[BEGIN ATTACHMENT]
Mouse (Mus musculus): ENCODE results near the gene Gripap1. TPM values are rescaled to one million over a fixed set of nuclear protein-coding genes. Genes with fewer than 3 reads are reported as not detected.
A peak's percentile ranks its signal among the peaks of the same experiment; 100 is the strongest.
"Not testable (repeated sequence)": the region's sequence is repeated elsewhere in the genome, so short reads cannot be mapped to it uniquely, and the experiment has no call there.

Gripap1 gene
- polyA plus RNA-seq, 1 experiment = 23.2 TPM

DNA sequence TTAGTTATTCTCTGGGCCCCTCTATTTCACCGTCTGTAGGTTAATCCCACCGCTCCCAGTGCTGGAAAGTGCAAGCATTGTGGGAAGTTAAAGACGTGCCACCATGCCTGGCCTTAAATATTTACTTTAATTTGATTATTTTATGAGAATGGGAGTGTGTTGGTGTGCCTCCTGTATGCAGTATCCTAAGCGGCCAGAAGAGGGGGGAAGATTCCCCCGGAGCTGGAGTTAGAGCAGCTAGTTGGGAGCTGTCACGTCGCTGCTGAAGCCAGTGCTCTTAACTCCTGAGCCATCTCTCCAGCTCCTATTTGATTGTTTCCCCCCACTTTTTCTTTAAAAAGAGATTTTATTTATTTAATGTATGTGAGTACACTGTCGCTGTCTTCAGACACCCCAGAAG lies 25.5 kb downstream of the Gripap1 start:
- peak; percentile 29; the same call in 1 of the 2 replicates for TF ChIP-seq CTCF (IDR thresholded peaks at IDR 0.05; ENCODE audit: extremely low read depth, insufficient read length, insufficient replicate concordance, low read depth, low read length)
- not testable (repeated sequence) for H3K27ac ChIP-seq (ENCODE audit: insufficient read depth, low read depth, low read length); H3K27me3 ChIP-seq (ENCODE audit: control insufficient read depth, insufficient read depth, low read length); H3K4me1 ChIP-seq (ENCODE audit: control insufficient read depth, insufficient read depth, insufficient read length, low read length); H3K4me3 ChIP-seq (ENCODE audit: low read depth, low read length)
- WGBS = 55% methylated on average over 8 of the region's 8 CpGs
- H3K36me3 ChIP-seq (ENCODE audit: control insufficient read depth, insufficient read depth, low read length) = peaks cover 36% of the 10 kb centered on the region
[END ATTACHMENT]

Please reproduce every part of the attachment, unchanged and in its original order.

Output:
Mouse (Mus musculus): ENCODE results near the gene Gripap1. TPM values are rescaled to one million over a fixed set of nuclear protein-coding genes. Genes with fewer than 3 reads are reported as not detected.
A peak's percentile ranks its signal among the peaks of the same experiment; 100 is the strongest.
"Not testable (repeated sequence)": the region's sequence is repeated elsewhere in the genome, so short reads cannot be mapped to it uniquely, and the experiment has no call there.

Gripap1 gene
- polyA plus RNA-seq, 1 experiment = 23.2 TPM

DNA sequence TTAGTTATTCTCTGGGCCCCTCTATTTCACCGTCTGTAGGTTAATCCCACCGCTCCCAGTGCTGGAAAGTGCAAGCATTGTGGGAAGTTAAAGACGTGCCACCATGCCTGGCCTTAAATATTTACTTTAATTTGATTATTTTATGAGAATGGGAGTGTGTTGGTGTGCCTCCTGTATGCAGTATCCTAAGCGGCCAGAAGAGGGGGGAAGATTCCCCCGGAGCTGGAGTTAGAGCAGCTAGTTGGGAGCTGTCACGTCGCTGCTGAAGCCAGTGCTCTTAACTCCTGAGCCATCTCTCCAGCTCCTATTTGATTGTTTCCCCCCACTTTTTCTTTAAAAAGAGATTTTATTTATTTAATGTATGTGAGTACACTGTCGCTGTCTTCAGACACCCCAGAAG lies 25.5 kb downstream of the Gripap1 start:
- peak; percentile 29; the same call in 1 of the 2 replicates for TF ChIP-seq CTCF (IDR thresholded peaks at IDR 0.05; ENCODE audit: extremely low read depth, insufficient read length, insufficient replicate concordance, low read depth, low read length)
- not testable (repeated sequence) for H3K27ac ChIP-seq (ENCODE audit: insufficient read depth, low read depth, low read length); H3K27me3 ChIP-seq (ENCODE audit: control insufficient read depth, insufficient read depth, low read length); H3K4me1 ChIP-seq (ENCODE audit: control insufficient read depth, insufficient read depth, insufficient read length, low read length); H3K4me3 ChIP-seq (ENCODE audit: low read depth, low read length)
- WGBS = 55% methylated on average over 8 of the region's 8 CpGs
- H3K36me3 ChIP-seq (ENCODE audit: control insufficient read depth, insufficient read depth, low read length) = peaks cover 36% of the 10 kb centered on the region